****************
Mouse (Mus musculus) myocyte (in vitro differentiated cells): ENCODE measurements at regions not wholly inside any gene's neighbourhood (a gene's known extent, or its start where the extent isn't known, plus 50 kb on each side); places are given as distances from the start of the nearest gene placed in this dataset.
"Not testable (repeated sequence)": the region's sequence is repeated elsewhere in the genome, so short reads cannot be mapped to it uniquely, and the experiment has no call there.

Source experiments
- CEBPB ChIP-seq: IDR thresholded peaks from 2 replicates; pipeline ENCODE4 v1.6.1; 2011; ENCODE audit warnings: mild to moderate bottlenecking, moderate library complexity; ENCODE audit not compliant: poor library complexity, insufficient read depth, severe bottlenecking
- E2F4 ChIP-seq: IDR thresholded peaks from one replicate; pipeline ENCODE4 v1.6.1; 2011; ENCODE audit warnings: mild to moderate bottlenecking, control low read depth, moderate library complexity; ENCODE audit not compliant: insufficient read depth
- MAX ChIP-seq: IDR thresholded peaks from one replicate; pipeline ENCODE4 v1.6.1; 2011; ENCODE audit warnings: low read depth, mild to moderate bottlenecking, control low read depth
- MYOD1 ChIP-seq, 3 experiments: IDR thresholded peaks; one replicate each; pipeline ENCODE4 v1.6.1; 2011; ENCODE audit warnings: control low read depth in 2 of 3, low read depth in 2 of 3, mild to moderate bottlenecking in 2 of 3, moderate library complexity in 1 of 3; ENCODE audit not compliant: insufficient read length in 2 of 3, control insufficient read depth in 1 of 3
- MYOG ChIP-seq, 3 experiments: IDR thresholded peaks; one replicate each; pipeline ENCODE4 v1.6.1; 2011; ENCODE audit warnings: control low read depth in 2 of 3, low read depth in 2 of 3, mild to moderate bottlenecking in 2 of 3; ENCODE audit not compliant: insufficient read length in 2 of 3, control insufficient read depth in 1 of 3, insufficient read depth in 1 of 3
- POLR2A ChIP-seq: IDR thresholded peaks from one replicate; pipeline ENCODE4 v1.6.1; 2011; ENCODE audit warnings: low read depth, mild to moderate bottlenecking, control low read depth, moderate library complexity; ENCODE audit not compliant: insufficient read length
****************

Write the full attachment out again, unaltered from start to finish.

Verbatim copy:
Mouse (Mus musculus) myocyte (in vitro differentiated cells): ENCODE measurements at regions not wholly inside any gene's neighbourhood (a gene's known extent, or its start where the extent isn't known, plus 50 kb on each side); places are given as distances from the start of the nearest gene placed in this dataset.
"Not testable (repeated sequence)": the region's sequence is repeated elsewhere in the genome, so short reads cannot be mapped to it uniquely, and the experiment has no call there.

Source experiments
- CEBPB ChIP-seq: IDR thresholded peaks from 2 replicates; pipeline ENCODE4 v1.6.1; 2011; ENCODE audit warnings: mild to moderate bottlenecking, moderate library complexity; ENCODE audit not compliant: poor library complexity, insufficient read depth, severe bottlenecking
- E2F4 ChIP-seq: IDR thresholded peaks from one replicate; pipeline ENCODE4 v1.6.1; 2011; ENCODE audit warnings: mild to moderate bottlenecking, control low read depth, moderate library complexity; ENCODE audit not compliant: insufficient read depth
- MAX ChIP-seq: IDR thresholded peaks from one replicate; pipeline ENCODE4 v1.6.1; 2011; ENCODE audit warnings: low read depth, mild to moderate bottlenecking, control low read depth
- MYOD1 ChIP-seq, 3 experiments: IDR thresholded peaks; one replicate each; pipeline ENCODE4 v1.6.1; 2011; ENCODE audit warnings: control low read depth in 2 of 3, low read depth in 2 of 3, mild to moderate bottlenecking in 2 of 3, moderate library complexity in 1 of 3; ENCODE audit not compliant: insufficient read length in 2 of 3, control insufficient read depth in 1 of 3
- MYOG ChIP-seq, 3 experiments: IDR thresholded peaks; one replicate each; pipeline ENCODE4 v1.6.1; 2011; ENCODE audit warnings: control low read depth in 2 of 3, low read depth in 2 of 3, mild to moderate bottlenecking in 2 of 3; ENCODE audit not compliant: insufficient read length in 2 of 3, control insufficient read depth in 1 of 3, insufficient read depth in 1 of 3
- POLR2A ChIP-seq: IDR thresholded peaks from one replicate; pipeline ENCODE4 v1.6.1; 2011; ENCODE audit warnings: low read depth, mild to moderate bottlenecking, control low read depth, moderate library complexity; ENCODE audit not compliant: insufficient read length